Power Up Your Plate With Vegetables
(Family Features) With only 6 percent of Americans getting the recommended amount of vegetables a day*, access to delicious, easy and versatile veggie-powered meals is more important than ever. Marcus Samuelsson, an award-winning chef and cookbook author, has joined Birds Eye vegetables to help inspire and enable people to think about vegetables as a pleasure, to shake up old habits and help bring vegetables back to the center of the plate - especially for the next generation.
Don't Hide, Highlight Veggies
Vegetables deserve center stage because they're amazing. They are delicious, colorful, good for you and taste great, too. Inspiring people - especially kids - to discover the wonder of vegetables starts with highlighting vegetables as the center of the plate, not as an understudy. "Vegetables are great for any meal, so put them forward as a gift to your family every day," says Samuelsson. "It's extremely important that we start making nutritious, veggie-powered meals for ourselves and the next generation."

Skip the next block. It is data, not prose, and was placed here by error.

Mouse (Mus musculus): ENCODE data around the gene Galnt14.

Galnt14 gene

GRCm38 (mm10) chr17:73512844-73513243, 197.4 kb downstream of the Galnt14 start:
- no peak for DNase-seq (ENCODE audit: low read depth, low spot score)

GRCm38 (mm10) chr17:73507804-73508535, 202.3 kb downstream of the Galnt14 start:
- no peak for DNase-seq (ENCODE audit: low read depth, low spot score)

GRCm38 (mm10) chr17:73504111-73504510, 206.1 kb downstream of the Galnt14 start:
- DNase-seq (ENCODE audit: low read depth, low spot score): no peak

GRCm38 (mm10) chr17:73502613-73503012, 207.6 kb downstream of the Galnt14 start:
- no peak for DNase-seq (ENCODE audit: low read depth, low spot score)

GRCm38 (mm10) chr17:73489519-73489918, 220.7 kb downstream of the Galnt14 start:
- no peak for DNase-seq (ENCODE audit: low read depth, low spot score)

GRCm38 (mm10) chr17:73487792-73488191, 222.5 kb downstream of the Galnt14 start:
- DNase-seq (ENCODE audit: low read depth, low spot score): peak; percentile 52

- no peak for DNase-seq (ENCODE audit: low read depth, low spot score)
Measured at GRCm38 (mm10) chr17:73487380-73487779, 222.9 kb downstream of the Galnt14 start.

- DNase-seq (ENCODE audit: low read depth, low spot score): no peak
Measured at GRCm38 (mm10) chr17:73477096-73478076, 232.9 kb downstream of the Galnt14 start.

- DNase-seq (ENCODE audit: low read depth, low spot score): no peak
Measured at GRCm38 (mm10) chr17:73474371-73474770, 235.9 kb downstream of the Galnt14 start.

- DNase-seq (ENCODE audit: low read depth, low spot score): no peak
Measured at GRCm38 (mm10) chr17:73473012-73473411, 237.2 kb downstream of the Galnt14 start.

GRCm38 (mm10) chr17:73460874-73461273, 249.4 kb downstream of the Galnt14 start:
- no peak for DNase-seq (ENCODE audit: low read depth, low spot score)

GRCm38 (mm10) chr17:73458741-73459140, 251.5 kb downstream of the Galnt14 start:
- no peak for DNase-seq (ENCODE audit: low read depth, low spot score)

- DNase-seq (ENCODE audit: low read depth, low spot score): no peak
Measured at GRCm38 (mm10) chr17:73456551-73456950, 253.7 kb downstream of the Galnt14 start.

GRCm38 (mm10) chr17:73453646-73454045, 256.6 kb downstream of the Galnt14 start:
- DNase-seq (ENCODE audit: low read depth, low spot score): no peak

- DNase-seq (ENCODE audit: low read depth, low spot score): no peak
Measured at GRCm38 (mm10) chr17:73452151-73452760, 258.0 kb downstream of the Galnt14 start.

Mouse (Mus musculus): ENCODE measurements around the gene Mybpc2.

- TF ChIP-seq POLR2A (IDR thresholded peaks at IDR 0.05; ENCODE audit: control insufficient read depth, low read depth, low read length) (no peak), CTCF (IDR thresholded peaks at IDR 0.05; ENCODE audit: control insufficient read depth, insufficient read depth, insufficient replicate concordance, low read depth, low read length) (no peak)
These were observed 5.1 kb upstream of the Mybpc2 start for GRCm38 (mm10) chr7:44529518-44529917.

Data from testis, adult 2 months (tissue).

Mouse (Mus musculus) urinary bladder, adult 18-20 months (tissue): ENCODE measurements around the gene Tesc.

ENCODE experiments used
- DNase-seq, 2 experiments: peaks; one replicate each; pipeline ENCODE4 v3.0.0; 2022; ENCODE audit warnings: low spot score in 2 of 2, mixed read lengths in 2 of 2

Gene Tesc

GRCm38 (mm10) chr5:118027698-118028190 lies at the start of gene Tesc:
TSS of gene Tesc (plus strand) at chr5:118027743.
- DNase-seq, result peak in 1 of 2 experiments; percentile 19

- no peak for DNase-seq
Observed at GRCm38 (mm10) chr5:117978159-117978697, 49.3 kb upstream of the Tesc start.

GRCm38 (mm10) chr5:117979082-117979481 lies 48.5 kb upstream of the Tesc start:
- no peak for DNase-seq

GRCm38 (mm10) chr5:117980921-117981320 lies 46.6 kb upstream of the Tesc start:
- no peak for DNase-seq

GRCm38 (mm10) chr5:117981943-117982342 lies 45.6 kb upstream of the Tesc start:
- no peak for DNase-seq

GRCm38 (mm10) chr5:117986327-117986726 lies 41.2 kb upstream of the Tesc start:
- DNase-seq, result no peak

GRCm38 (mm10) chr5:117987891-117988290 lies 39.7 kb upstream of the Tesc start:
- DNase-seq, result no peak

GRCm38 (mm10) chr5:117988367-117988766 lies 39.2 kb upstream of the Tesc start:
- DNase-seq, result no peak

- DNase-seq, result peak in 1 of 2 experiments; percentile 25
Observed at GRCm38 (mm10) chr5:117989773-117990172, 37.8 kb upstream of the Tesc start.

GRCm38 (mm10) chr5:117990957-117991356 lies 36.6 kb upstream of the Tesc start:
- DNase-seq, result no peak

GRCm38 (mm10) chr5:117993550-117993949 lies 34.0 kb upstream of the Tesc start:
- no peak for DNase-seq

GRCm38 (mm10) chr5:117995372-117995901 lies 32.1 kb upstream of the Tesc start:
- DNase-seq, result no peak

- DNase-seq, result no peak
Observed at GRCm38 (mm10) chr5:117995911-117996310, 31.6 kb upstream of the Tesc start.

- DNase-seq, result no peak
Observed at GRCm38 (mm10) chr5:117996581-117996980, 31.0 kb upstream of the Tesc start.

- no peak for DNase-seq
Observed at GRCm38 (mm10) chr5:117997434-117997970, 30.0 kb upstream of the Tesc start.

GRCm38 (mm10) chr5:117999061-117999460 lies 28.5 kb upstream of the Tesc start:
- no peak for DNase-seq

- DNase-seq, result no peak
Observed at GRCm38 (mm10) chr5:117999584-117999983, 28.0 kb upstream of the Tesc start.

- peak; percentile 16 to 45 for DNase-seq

Follow the 60/40 Rule
Instead of thinking about dishes as 60 percent pasta and 40 percent vegetables, turn it around, serving veggies as 60 percent and pasta as 40 percent of the meal. "Flipping the proportions of your favorite meals is a quick, easy way to incorporate more veggies into meals your family already loves."
Mix and Match Colors, Textures and Flavors
Enjoy a variety of veggies at the same time to truly showcase the wonder of a veggie-powered plate. Incorporating many different veggies brings flavor, crunch and a nutritious punch to almost any dish. "My ideal veggie-powered plate is a Vegetable and Quinoa Pilaf. It's loaded with a wonderful broccoli, carrots and cauliflower medley from Birds Eye."
Build a customized veggie-powered plate at www.Facebook.com/BirdsEyeVegetables. For every veggie-powered plate created on Facebook, Birds Eye will donate vegetables for 10 meals as part of its Feed Kids Better initiative with Share Our Strength (up to 1 million meals through September 2012).
*The 2010 National Action Plan Report Card, National Fruit and Vegetable Alliance.